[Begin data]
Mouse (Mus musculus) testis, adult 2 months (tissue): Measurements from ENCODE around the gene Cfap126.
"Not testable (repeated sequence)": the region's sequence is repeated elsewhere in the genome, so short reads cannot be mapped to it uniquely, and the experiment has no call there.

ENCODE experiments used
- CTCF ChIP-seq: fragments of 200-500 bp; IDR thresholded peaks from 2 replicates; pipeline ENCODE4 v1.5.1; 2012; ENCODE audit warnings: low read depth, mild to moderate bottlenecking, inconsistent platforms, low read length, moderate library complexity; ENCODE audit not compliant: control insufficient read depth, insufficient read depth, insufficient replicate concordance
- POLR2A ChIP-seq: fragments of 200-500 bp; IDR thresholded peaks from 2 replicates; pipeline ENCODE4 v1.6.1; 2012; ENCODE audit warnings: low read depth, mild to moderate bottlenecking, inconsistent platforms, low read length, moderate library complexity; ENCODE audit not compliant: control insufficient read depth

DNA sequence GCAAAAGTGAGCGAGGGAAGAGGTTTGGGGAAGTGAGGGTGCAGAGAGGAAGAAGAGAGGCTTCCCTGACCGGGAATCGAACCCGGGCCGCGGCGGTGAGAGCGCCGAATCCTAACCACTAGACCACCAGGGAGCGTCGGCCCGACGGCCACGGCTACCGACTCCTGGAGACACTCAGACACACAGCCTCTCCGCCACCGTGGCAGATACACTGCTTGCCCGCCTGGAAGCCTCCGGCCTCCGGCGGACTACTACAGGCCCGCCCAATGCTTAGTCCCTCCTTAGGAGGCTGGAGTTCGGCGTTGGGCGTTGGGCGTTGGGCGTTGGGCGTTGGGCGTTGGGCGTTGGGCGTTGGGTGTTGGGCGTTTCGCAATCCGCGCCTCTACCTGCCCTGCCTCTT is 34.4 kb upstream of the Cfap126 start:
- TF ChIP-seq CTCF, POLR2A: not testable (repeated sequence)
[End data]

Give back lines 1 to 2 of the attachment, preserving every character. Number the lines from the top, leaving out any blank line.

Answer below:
Mouse (Mus musculus) testis, adult 2 months (tissue): Measurements from ENCODE around the gene Cfap126.
"Not testable (repeated sequence)": the region's sequence is repeated elsewhere in the genome, so short reads cannot be mapped to it uniquely, and the experiment has no call there.